Oticon Medical, which constitutes the hearing implants business in the Demant Group, announced that it has decided to take voluntary field corrective action by recalling non-implanted Oticon Medical Neuro Zti implants and to temporarily halt sales of new implants. The recall is entirely related to the identification of performance issues in a small subset of implants, and there have been no reported safety events with the implants, according to the company’s announcement.

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Oticon Medical’s quality system has recently identified an increase in the number of Neuro Zti implant explantations and in the number of implants under surveillance to be explanted because of a loss of hermeticity whereby electronic components in the implants over time get exposed to moisture, causing the electronics to shut down and stop working. Investigations have shown that the potential performance issues relate to a manufacturing deviation, affecting up to 3,976 Neuro Zti implants. As of October 13, a total of 28 implants had either been explanted or were under surveillance to be explanted. There are no safety concerns for existing users, and most users are unlikely to experience any issues.

As a consequence of the voluntary field corrective action, the Group expects no further sales of new cochlear implants in 2021, and the temporary halt in sales is likely to extend into 2022. Until implant sales recommence, revenue for hearing implants will comprise sales of external cochlear implant sound processors to existing users and of bone-anchored hearing systems, which are expected to remain unaffected. In recent months, such continued sales have accounted for around 65% of total revenue for hearing implants, the company says.

In addition to lost revenue, the voluntary field corrective action will also result in certain one-off costs, which are expected to amount to DKK 70-100 million (USD $11 million-$16 million) in 2021. These one-off costs are likely to include certain returns for credit of implants already sold, write-down of inventory related to affected implants, certain provisions, etc. Most of these costs are not likely to affect the cash flow this year, the company says.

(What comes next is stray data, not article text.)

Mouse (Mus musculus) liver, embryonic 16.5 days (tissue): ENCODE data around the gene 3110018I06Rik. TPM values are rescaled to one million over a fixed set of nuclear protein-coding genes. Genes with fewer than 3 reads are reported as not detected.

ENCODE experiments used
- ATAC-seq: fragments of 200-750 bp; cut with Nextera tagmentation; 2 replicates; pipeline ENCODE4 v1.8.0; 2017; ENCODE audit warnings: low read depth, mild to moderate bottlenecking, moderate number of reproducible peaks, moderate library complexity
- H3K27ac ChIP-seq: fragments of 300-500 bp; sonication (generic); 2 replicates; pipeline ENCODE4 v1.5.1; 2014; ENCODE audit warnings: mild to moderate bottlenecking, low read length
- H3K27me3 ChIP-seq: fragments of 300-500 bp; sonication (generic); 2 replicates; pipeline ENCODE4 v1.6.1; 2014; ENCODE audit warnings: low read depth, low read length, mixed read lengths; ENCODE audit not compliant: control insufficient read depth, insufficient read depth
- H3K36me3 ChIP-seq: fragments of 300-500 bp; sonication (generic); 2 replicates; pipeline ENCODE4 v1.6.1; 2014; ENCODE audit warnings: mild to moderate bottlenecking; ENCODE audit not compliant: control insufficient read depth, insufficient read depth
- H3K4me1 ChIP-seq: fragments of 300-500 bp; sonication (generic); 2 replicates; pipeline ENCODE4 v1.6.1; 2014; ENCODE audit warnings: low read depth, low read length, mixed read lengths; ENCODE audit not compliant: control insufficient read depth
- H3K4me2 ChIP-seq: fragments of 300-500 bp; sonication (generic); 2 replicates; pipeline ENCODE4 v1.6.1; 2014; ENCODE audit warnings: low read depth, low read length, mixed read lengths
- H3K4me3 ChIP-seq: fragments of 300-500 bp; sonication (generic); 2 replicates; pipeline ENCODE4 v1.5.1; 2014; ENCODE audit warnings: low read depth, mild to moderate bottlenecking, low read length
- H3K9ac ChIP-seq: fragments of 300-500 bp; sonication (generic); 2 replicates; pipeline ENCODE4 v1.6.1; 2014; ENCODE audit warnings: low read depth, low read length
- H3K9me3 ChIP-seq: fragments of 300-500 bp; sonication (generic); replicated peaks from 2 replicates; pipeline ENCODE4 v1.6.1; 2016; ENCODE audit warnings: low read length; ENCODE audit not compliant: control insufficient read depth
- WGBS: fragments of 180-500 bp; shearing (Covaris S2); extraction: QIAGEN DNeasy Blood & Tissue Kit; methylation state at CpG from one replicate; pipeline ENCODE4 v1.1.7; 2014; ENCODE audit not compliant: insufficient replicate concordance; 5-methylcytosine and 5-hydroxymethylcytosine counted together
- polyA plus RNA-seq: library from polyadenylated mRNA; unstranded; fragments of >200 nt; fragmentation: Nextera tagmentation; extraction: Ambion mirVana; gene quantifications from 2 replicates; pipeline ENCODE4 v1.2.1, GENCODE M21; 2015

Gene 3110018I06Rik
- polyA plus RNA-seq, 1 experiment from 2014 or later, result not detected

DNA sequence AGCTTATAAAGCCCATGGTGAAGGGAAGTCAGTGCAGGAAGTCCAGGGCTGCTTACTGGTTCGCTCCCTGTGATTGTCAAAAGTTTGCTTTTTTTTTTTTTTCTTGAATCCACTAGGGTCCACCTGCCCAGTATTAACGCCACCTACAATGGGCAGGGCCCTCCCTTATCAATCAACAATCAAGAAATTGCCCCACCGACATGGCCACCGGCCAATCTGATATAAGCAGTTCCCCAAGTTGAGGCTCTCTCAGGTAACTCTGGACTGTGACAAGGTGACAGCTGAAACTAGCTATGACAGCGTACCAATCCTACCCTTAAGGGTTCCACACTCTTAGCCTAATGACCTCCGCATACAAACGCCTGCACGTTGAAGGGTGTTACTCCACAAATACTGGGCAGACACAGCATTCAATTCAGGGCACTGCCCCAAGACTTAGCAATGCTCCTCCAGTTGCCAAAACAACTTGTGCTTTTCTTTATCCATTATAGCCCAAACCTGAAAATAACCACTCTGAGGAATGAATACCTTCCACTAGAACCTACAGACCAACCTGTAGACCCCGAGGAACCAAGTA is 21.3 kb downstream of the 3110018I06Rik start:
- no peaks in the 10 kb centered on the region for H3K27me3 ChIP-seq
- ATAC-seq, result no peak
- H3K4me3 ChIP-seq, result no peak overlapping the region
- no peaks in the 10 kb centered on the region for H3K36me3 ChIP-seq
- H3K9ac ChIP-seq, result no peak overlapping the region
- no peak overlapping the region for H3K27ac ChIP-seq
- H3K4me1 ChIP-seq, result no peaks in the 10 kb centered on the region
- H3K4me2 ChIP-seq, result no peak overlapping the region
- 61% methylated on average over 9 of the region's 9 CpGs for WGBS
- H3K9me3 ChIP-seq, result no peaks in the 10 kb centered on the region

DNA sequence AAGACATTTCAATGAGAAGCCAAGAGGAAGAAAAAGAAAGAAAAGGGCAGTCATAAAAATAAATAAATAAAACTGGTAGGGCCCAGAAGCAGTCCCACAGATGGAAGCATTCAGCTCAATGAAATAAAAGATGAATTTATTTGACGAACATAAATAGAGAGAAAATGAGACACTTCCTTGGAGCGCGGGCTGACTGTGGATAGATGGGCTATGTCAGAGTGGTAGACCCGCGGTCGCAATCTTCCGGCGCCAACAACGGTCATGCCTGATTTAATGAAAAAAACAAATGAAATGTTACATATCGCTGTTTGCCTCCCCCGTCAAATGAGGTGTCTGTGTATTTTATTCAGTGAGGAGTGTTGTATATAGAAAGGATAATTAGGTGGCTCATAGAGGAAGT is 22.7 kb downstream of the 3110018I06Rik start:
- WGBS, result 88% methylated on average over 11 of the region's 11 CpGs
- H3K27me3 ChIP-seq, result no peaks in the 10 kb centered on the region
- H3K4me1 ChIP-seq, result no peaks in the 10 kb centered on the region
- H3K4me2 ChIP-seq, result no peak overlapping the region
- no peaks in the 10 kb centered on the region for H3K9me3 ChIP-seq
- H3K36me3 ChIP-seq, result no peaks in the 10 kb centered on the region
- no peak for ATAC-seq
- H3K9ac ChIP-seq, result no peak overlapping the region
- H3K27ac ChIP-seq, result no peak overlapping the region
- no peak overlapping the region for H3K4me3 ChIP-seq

Excluding the one-off costs mentioned above, the Group’s outlook for 2021 remains unchanged.

At this point, the company lacks clarity on the duration of the temporary halt in sales of new cochlear implants, but expects the halt to extend into next year and thus to have a material negative impact on revenue for hearing implants in 2022. Until the issue is resolved, the company says it “will work diligently to mitigate the financial impact, and will provide further information as needed.”

“In spite of a low prevalence of performance issues in our cochlear implants, we are undertaking this voluntary action to stay true to our commitment of delivering products of the highest quality in all aspects,” said Søren Nielsen, President and CEO of Demant. “Fortunately, the issue does not entail any safety concerns for existing users, but we are, of course, truly sorry for any disruption and inconvenience that this may cause for our patients and customers and are committed to supporting them in resolving any issues they may experience.”

As per the company’s financial calendar, its Interim Management Statement is scheduled for release on November 2, 2021.

Source: Oticon Medical, Demant Group, MarketScreener